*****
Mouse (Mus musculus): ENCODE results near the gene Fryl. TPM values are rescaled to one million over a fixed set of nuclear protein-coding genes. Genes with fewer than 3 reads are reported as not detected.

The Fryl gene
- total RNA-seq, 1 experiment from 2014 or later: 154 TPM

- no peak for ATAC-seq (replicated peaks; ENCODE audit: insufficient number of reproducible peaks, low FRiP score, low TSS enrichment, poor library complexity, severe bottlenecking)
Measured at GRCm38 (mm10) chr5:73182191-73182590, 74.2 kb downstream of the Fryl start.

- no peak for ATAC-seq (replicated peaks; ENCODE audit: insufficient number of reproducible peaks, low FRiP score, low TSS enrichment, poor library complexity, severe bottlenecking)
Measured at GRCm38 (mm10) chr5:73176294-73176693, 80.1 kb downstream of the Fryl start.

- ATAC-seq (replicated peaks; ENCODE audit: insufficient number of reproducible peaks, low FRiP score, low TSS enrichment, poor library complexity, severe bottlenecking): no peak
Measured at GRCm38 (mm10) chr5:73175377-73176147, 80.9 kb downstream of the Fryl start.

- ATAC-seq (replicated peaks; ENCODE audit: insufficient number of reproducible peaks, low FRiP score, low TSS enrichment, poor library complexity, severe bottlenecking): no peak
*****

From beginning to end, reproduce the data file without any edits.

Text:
Mouse (Mus musculus): ENCODE results near the gene Fryl. TPM values are rescaled to one million over a fixed set of nuclear protein-coding genes. Genes with fewer than 3 reads are reported as not detected.

The Fryl gene
- total RNA-seq, 1 experiment from 2014 or later: 154 TPM

- no peak for ATAC-seq (replicated peaks; ENCODE audit: insufficient number of reproducible peaks, low FRiP score, low TSS enrichment, poor library complexity, severe bottlenecking)
Measured at GRCm38 (mm10) chr5:73182191-73182590, 74.2 kb downstream of the Fryl start.

- no peak for ATAC-seq (replicated peaks; ENCODE audit: insufficient number of reproducible peaks, low FRiP score, low TSS enrichment, poor library complexity, severe bottlenecking)
Measured at GRCm38 (mm10) chr5:73176294-73176693, 80.1 kb downstream of the Fryl start.

- ATAC-seq (replicated peaks; ENCODE audit: insufficient number of reproducible peaks, low FRiP score, low TSS enrichment, poor library complexity, severe bottlenecking): no peak
Measured at GRCm38 (mm10) chr5:73175377-73176147, 80.9 kb downstream of the Fryl start.

- ATAC-seq (replicated peaks; ENCODE audit: insufficient number of reproducible peaks, low FRiP score, low TSS enrichment, poor library complexity, severe bottlenecking): no peak